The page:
Bruce Reder was Terra's chief financial officer from July 27, 2010 through December 31, 2012. Around April 2011, Reder prepared an EBITDA-improvement calculation for 2009 and 2010 based on Terra's audited financial statements and a calculation of the Annual Performance Incentive Fee for 2010. Reder sent the calculation to Forte on April 26, 2011. The EBITDA-improvement calculation included EBITDA relating to the Enbridge project. Sometime thereafter, Forte received Terra's audited financial statements for 2009 and 2010. The 2010 statements included earnings and expenses from the Enbridge project.

Forte sent an invoice dated July 15, 2011 to Terra for incentive-fee amounts due pursuant to the parties' agreement. Terra advised Forte that it would not pay the amount set forth in the invoice. Terra told Forte that EBITDA relating to Enbridge should not be included in Terra's EBITDA for purposes of the incentive-compensation calculations.

In connection with this litigation, Terra provided Forte with its calculations of the incentive-compensation formulas in the agreement, totaling $175, 000. In those calculations, Terra did not include EBITDA it asserted was related to the Enbridge project. Forte argues that revenue and expenses from the Enbridge revenue should have been included in Terra's EBITDA calculation.

The agreement's incentive-formula provision states:

Incentive Formula:
1. Annual Performance (For years 2010 and beyond)
• % of EBITDA (excluding ForteONE cost) above 2009 level in each calendar year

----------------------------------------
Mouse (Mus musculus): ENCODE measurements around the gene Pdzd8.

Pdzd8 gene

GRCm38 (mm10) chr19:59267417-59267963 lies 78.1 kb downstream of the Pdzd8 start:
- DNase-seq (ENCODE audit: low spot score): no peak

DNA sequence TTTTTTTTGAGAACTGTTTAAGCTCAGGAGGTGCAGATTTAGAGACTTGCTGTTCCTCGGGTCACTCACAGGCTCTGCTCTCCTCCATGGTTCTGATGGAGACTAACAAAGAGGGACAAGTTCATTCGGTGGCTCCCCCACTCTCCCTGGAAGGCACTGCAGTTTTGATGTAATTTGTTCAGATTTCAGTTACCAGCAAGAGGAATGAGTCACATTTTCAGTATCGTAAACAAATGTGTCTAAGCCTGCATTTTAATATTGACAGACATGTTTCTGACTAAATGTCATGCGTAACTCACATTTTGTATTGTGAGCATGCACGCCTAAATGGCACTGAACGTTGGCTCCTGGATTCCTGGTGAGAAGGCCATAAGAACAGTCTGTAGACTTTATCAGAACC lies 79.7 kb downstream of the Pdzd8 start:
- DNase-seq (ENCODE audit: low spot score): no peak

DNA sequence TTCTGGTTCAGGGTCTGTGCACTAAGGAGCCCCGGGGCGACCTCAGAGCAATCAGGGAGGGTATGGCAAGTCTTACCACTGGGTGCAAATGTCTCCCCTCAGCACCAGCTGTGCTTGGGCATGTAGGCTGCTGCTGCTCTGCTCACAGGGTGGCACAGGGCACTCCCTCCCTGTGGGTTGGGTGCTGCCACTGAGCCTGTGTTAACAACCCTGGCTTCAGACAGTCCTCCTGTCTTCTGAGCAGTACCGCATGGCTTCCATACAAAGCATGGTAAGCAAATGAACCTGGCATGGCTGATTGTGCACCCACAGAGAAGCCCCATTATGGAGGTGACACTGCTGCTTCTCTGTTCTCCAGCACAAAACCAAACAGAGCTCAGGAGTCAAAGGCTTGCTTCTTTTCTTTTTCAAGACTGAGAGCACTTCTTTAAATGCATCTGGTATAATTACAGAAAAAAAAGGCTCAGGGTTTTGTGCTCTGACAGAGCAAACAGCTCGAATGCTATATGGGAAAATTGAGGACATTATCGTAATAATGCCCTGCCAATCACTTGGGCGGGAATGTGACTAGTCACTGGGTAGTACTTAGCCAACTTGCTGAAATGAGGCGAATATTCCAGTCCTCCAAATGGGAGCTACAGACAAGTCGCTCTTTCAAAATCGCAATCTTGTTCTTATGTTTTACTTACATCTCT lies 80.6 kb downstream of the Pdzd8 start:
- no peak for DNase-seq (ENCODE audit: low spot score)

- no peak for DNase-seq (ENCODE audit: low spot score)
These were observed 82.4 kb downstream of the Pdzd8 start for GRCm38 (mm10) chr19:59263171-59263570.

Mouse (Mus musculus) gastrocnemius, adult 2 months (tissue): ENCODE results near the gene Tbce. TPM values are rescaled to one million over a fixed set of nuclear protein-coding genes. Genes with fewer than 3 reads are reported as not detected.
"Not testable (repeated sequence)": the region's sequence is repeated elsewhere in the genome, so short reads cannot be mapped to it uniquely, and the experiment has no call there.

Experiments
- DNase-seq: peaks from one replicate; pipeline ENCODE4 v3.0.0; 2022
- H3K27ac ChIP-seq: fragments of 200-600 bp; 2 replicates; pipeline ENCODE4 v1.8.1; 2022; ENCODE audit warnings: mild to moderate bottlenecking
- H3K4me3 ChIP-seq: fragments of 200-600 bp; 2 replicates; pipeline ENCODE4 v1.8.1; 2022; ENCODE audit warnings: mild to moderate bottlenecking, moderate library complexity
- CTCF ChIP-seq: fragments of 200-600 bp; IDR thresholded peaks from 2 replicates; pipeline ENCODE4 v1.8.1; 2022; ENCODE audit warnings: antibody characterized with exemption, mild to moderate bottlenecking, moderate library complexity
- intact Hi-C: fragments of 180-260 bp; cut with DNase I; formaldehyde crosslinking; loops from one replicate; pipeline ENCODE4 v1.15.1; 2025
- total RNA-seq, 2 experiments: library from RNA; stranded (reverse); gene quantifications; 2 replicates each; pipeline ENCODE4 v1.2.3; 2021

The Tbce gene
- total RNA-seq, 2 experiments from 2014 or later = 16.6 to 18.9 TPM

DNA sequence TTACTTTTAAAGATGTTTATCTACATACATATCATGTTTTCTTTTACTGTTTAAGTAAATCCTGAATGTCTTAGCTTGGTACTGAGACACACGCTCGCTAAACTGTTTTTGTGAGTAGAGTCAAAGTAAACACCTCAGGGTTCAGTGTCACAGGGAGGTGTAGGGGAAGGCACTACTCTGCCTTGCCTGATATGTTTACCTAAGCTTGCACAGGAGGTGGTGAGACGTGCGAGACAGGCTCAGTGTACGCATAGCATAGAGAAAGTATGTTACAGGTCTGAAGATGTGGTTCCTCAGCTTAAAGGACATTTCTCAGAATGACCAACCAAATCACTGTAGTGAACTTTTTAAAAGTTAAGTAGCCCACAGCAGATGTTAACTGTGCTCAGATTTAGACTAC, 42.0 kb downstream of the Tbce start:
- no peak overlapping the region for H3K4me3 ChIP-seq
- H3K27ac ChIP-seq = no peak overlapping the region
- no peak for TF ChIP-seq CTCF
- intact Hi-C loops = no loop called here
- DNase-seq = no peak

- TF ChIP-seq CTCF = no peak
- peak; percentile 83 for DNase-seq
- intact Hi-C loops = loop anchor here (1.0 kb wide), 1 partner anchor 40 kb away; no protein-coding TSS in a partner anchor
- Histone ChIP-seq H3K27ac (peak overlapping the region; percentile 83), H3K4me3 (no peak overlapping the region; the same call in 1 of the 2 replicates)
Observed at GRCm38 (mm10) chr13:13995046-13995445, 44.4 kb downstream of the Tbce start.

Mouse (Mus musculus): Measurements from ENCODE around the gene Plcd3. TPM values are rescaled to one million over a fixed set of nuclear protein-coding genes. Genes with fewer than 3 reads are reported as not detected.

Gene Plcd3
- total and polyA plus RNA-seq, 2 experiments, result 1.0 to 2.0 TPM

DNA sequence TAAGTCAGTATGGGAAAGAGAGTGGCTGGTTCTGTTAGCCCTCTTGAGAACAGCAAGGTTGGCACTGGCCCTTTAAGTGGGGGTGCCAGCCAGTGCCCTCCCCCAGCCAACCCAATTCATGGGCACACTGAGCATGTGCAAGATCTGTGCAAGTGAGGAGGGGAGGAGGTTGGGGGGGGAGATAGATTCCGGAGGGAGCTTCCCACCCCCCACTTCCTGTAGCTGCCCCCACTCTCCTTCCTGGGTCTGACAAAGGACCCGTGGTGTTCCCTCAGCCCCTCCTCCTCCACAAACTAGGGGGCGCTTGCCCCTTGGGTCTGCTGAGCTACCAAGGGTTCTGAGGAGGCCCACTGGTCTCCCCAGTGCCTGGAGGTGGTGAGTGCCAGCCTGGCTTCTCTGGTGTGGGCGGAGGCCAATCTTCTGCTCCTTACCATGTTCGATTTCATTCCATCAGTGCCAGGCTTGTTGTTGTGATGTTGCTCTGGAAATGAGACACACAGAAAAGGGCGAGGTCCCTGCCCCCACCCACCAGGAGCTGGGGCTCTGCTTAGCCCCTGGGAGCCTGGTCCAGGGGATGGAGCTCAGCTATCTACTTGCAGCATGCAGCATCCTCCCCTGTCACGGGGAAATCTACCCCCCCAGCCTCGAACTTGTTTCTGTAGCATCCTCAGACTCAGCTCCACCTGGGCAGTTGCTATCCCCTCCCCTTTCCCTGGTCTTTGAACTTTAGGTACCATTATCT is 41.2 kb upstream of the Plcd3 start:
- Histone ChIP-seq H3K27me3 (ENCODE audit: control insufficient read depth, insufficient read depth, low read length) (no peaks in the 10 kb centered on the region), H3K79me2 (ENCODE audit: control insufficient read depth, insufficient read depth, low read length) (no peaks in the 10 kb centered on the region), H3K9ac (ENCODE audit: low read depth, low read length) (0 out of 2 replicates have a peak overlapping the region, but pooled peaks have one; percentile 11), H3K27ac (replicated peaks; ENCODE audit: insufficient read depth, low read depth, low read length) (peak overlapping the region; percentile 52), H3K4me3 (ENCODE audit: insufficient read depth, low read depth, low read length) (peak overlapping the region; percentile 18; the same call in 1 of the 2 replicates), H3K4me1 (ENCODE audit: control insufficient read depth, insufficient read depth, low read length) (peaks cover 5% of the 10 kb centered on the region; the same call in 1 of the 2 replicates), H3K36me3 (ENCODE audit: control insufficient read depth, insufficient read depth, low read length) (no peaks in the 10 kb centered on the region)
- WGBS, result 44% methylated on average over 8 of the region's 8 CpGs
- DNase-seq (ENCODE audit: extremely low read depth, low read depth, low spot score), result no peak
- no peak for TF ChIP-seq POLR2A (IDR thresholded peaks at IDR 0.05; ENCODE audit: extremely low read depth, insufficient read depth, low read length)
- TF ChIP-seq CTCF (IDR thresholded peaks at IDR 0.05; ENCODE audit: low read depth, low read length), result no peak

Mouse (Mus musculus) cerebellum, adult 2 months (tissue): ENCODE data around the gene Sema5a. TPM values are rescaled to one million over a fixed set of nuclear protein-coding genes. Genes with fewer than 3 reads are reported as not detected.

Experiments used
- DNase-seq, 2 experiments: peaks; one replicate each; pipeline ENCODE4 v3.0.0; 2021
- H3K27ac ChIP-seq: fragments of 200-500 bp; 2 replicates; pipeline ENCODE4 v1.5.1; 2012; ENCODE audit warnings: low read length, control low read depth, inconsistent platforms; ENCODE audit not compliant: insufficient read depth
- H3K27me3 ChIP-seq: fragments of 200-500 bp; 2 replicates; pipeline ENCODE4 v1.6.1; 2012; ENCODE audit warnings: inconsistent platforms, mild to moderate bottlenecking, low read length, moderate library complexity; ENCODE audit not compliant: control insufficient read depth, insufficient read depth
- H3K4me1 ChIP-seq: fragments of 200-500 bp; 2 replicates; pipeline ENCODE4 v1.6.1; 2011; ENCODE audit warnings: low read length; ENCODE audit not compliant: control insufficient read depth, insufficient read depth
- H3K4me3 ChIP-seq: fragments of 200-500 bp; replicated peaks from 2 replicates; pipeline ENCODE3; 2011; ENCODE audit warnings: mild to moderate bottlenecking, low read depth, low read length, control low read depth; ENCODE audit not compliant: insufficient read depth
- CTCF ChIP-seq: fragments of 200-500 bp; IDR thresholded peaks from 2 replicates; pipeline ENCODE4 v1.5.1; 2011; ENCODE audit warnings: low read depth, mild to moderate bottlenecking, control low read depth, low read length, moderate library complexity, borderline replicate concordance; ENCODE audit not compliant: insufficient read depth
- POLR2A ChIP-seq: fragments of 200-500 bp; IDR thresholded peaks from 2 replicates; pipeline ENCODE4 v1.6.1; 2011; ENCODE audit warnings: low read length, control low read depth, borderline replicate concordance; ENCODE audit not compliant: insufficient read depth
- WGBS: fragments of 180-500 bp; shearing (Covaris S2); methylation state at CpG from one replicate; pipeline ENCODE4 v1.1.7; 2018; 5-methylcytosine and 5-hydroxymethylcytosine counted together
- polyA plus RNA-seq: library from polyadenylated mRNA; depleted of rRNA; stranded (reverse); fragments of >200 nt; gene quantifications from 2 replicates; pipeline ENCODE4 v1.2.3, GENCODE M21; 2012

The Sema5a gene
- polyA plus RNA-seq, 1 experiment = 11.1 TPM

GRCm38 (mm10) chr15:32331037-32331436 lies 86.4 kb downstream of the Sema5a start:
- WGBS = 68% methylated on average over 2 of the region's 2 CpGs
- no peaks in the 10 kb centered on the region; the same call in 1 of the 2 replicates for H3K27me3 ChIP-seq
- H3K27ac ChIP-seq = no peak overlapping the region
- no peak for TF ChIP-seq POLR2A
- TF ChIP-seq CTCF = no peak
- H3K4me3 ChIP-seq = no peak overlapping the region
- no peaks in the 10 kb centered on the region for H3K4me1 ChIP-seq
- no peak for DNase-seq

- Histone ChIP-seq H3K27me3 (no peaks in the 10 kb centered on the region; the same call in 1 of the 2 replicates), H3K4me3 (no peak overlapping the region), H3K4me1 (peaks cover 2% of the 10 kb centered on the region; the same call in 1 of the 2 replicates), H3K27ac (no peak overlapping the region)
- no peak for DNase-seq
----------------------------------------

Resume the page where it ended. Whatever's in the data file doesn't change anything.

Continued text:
• 5% from 0 to $500, 000
• 7.5% from $500, 001 to $1, 000, 000
• 10.0% above $1, 000, 000
• Paid within 30 days of final audited financial statements
• Computation consistent with 2009 (re owner add backs, etc)
• EBITDA (Earnings Before Interest, Taxes, Depreciation and Amortization) is computed using the audited consolidated financial statements. Any owner salary, benefits, etc above the 2009 level will be added back.
• Annual Performance Incentive terminates at the end for [sic] the full fiscal year after the Sale Incentive (below) is paid in full.
2. Sale Incentive
• ForteONE receives a Sale Incentive payment of:
• 1x the incentive bucket if Total Consideration is less than $15.0mm
• 2x the incentive bucket if Total Consideration is $15.0[mm] or above
• 5% of Total Consideration above $20, 000, 000 of Total Consideration
• Example: If company is sold for a Total Consideration of $25.0mm
▪ Sale Incentive:
▪ 2x incentive bucket, plus
▪ 5% of $5.0mm
ForteONE earns Sale Incentive at earlier of[:] (i) time of sale (ii) end of engagement or (iii) end of 2012.
• End of engagement buyout required as we need to be at the company to insure it stays on the right path. Involvement could be minimal.
• Can be extended by mutual agreement
• Buy-out at end of 2012 or end of involvement (engagement) based on valuation formula of 5.5 times trailing 12 months adjusted EBITDA.
Example: If engagement ends, and Buy-out occurs in July 2011,
EBITDA July 2010 to June 2011 = $4.0mm
Valuation: $4.0mm × 5.5 = $22.0mm
Buy-out:
2x incentive bucket, plus
5% of $2.0mm
• Minimum payment at end of engagement or 2012 is 2x the Incentive Bucket.